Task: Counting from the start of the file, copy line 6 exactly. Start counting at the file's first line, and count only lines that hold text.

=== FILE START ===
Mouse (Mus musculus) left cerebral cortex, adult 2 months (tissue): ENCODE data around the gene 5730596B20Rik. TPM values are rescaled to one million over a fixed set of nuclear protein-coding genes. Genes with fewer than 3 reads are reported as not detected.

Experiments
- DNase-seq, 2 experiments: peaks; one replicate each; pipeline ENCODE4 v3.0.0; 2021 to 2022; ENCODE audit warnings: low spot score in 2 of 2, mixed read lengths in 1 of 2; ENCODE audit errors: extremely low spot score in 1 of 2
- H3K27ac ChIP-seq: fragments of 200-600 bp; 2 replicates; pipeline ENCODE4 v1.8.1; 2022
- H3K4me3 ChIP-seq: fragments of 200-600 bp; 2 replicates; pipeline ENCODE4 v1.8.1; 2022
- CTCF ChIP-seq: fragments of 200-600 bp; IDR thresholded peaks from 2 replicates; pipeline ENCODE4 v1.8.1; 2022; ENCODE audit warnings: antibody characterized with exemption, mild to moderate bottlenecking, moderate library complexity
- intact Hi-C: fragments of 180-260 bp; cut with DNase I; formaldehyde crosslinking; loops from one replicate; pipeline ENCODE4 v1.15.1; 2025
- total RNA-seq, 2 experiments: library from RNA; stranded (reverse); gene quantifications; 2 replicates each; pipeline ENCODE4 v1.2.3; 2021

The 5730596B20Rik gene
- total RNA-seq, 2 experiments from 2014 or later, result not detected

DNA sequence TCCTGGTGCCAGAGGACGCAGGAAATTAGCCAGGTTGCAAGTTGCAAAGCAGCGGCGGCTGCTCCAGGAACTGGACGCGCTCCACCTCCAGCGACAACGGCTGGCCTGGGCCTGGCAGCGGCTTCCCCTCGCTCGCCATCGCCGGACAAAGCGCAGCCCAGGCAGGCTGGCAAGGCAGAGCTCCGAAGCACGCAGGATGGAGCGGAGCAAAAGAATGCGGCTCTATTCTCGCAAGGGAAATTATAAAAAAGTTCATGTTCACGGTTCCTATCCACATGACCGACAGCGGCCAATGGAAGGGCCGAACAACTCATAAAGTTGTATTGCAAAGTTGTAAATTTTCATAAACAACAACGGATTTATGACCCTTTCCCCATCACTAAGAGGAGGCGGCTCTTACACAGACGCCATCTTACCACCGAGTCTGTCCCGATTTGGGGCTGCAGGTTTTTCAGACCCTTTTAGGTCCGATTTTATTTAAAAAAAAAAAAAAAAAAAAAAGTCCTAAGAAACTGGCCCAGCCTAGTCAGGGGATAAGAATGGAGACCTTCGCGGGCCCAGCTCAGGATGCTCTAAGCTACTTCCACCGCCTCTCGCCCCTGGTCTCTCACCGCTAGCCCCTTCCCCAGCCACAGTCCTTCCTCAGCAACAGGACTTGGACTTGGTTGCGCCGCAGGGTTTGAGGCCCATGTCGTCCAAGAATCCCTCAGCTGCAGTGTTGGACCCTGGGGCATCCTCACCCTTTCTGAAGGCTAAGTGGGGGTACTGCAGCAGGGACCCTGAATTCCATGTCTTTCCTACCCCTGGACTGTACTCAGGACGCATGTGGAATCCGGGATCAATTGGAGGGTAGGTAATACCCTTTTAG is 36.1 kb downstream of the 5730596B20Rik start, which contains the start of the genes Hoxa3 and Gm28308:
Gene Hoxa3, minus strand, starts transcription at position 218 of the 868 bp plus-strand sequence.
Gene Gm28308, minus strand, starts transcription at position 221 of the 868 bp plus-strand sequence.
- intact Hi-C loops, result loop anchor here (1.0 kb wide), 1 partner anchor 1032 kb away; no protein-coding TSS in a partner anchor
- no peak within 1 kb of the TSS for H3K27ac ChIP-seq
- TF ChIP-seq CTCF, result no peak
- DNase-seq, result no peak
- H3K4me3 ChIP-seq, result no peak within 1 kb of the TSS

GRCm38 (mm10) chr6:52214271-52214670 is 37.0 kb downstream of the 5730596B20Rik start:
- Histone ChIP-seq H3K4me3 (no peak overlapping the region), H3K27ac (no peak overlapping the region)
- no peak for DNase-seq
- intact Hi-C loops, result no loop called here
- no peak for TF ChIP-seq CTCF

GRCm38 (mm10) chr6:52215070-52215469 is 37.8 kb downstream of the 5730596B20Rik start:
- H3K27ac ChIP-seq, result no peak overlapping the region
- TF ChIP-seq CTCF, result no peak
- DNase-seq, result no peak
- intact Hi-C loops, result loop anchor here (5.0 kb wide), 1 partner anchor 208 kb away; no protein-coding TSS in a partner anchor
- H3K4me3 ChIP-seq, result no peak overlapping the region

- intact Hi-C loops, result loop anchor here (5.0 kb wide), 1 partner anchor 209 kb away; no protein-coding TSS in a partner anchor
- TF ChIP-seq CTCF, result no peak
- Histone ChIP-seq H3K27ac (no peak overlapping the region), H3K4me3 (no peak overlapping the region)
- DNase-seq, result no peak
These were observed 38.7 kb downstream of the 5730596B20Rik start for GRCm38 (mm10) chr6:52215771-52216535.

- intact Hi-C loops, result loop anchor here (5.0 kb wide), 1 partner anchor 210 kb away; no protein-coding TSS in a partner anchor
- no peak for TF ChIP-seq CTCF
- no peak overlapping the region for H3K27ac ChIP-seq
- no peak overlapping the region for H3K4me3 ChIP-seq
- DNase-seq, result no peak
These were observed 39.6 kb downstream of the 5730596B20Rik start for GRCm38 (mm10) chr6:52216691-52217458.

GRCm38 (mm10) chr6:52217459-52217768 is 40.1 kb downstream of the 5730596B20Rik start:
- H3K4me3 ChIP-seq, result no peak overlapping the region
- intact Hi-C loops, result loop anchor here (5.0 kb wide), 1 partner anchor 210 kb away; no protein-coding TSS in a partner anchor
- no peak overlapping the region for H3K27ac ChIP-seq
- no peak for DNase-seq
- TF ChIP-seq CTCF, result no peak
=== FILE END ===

- CTCF ChIP-seq: fragments of 200-600 bp; IDR thresholded peaks from 2 replicates; pipeline ENCODE4 v1.8.1; 2022; ENCODE audit warnings: antibody characterized with exemption, mild to moderate bottlenecking, moderate library complexity